Household chemicals

Household chemicals, such as cleaning solutions, antifreeze, and fertilizers are one of the leading causes of poisoning in pets. Fertilizers contain a poisonous mix of nitrogen and phosphorus. Cocoa mulch has the added threat of chocolate, which makes it even worse. All cleaning solutions and other chemicals, like bleach and paint thinner, which are poisonous to humans, are poisonous to animals as well.

Always read the label on all these products and store them accordingly. Bear in mind that animals may lick or even chew through the packaging. That’s why these are best kept well out of reach, preferably somewhere higher up, or in a locked cabinet. Common symptoms include chemical burns and an upset stomach.

Insect and rodent poisons

Insect and rodent poisons are meant to kill other, smaller animals, so it’s no wonder they can be poisonous to your pet as well. This, unfortunately, includes even tick and flea products. While these are not dangerous when handled properly, if your dog ingests them he could get poisoned. The same can happen if a small pet gets a dosage that is too high. Rodent poison is particularly dangerous because it commonly contains phosphorus and anticoagulants, which can lead to death.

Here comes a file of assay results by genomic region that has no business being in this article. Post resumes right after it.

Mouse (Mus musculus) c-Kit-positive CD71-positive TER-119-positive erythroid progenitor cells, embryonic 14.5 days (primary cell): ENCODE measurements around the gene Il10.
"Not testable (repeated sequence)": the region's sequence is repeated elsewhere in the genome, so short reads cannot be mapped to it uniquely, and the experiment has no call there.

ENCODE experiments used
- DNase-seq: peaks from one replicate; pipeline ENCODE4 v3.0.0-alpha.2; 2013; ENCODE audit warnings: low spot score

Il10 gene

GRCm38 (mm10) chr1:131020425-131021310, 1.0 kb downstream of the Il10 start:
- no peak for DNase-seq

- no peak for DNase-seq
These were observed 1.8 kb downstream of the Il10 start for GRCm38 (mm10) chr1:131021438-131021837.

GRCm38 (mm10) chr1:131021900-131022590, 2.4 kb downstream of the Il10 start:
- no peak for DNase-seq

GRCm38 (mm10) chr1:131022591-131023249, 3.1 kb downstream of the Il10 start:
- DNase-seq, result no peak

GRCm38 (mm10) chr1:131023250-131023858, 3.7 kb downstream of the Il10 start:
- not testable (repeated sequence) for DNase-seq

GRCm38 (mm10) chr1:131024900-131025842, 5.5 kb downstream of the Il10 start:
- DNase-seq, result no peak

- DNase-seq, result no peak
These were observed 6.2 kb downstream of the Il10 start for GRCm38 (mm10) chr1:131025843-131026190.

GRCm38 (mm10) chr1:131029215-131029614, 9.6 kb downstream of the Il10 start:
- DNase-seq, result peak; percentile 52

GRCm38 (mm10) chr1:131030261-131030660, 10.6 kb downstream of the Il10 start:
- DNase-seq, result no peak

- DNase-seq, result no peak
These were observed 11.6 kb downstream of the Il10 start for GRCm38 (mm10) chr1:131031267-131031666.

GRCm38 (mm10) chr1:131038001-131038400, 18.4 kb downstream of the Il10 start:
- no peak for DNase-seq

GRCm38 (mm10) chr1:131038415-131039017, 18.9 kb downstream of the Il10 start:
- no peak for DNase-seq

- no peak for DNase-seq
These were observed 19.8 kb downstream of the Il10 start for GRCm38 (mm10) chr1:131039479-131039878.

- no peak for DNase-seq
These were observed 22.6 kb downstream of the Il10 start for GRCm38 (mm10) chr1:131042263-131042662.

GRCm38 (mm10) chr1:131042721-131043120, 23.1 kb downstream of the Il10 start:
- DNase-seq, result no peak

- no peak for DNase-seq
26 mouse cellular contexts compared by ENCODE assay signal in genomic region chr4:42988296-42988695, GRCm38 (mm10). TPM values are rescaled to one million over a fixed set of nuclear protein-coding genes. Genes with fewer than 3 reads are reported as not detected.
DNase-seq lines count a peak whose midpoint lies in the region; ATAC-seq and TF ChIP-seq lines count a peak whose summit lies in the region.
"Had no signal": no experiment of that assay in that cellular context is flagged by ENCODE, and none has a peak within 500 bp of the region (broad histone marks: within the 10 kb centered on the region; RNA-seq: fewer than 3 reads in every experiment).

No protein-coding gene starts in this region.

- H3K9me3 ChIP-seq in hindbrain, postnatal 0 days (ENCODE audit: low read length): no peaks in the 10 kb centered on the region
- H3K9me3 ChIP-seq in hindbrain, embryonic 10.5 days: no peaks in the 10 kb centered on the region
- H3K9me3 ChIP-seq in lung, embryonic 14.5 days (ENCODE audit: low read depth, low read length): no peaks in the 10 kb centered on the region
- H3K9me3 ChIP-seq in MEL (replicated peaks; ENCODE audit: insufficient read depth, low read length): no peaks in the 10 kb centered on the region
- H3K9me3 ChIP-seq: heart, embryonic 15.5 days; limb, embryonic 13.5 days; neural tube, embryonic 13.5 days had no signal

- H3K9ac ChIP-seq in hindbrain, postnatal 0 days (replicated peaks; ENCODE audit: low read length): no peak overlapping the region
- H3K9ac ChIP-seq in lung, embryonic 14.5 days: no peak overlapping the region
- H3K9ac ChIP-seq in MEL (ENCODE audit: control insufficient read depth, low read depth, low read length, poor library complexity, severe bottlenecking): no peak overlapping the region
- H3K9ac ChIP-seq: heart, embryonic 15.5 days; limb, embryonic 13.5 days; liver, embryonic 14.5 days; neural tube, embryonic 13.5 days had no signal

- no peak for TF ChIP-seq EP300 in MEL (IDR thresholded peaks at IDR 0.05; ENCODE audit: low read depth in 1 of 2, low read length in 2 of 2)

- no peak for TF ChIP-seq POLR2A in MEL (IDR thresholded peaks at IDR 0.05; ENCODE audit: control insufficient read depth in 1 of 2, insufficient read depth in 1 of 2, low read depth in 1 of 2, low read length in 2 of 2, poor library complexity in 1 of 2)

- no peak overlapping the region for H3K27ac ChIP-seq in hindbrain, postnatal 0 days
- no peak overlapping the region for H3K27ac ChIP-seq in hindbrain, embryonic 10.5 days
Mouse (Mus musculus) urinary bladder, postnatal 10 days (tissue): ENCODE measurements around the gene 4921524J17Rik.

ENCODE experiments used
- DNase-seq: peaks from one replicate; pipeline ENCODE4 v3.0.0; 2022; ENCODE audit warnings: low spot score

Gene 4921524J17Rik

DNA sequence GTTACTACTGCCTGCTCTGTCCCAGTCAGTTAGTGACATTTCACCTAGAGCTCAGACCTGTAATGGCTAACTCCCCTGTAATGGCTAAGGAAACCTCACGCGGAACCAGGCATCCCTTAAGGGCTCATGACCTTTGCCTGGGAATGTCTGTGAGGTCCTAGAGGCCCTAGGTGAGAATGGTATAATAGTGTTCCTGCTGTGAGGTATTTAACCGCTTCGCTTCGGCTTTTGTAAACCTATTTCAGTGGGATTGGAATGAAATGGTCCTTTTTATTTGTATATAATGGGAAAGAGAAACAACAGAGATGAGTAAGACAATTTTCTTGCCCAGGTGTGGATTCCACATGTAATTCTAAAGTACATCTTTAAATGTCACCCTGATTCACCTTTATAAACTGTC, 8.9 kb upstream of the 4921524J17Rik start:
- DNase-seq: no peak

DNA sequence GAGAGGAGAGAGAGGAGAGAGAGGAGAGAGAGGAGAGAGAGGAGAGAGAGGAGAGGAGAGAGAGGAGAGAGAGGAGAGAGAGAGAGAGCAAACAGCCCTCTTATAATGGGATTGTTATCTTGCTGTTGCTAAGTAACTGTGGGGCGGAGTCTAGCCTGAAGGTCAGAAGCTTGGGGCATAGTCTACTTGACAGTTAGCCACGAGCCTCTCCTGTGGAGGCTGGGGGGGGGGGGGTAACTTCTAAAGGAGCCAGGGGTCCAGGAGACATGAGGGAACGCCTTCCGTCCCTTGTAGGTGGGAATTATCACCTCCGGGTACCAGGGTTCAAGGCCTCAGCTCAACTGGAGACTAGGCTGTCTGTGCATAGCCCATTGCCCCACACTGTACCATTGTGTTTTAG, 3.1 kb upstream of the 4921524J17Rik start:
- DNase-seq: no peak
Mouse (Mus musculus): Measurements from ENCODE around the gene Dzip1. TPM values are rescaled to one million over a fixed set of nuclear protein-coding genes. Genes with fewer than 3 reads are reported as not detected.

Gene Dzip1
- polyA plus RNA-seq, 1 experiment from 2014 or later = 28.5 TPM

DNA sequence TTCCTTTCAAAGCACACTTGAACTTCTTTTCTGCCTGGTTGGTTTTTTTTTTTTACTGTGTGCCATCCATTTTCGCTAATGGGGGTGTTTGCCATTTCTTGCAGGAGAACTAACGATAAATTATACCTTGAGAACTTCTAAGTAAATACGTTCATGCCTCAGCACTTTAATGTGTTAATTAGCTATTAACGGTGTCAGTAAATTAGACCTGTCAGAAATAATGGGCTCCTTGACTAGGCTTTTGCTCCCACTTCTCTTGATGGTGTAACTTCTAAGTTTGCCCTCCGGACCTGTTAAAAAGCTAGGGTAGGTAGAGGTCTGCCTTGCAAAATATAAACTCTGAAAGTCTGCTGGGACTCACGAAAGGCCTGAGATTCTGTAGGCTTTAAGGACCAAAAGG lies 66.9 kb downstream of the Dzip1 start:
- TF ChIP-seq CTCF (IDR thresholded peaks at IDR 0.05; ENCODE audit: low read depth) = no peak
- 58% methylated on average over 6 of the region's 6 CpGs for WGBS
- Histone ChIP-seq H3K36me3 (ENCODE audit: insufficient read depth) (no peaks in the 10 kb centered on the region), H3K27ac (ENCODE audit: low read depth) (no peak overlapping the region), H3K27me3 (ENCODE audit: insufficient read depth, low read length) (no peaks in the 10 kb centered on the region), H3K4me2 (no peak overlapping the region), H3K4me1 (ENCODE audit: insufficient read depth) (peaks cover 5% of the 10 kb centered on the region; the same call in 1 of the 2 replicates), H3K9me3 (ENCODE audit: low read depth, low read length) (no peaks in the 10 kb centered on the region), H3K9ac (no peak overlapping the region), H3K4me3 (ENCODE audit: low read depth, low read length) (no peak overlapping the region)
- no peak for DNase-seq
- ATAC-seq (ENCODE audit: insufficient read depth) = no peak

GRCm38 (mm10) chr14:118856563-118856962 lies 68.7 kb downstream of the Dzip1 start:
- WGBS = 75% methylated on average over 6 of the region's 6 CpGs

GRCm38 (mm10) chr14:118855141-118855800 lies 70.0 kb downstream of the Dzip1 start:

Unfortunately, statistics show that every year there are over 100,000 cases of pet poisoning in the US alone. Always remember that dogs and cats are, in many respects, similar to children. Many times, they can’t tell that something is harmful. That’s why it’s up to you to pet-proof your home, and always keep an eye on them. If you suspect that your pet has, indeed, been poisoned, act quickly. You should keep the contact information for the Pet Poison Helpline readily available. Call your vet’s emergency line immediately. If possible, bring the remaining poison with you (carefully, you don’t want to be exposed, if it’s something poisonous to humans too). This will help your vet determine the damage and decide on the course of action.